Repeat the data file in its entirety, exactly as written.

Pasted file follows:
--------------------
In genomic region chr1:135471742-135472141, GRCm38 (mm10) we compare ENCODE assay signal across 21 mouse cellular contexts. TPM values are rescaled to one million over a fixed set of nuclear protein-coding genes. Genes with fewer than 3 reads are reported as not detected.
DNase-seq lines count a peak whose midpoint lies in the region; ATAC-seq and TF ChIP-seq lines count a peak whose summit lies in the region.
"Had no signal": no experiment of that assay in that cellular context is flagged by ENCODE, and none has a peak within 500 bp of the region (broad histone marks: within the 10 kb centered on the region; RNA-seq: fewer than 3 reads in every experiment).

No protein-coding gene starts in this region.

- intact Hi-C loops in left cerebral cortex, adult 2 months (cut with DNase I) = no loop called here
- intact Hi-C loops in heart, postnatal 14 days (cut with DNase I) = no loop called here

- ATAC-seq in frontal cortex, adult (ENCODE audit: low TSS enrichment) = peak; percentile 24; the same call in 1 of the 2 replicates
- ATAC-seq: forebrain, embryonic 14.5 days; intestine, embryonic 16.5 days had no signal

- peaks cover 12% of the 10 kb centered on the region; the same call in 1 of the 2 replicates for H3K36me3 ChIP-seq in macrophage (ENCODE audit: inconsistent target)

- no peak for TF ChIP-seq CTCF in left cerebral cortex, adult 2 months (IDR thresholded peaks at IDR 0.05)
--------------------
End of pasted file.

In genomic region chr1:135471742-135472141, GRCm38 (mm10) we compare ENCODE assay signal across 21 mouse cellular contexts. TPM values are rescaled to one million over a fixed set of nuclear protein-coding genes. Genes with fewer than 3 reads are reported as not detected.
DNase-seq lines count a peak whose midpoint lies in the region; ATAC-seq and TF ChIP-seq lines count a peak whose summit lies in the region.
"Had no signal": no experiment of that assay in that cellular context is flagged by ENCODE, and none has a peak within 500 bp of the region (broad histone marks: within the 10 kb centered on the region; RNA-seq: fewer than 3 reads in every experiment).

No protein-coding gene starts in this region.

- intact Hi-C loops in left cerebral cortex, adult 2 months (cut with DNase I) = no loop called here
- intact Hi-C loops in heart, postnatal 14 days (cut with DNase I) = no loop called here

- ATAC-seq in frontal cortex, adult (ENCODE audit: low TSS enrichment) = peak; percentile 24; the same call in 1 of the 2 replicates
- ATAC-seq: forebrain, embryonic 14.5 days; intestine, embryonic 16.5 days had no signal

- peaks cover 12% of the 10 kb centered on the region; the same call in 1 of the 2 replicates for H3K36me3 ChIP-seq in macrophage (ENCODE audit: inconsistent target)

- no peak for TF ChIP-seq CTCF in left cerebral cortex, adult 2 months (IDR thresholded peaks at IDR 0.05)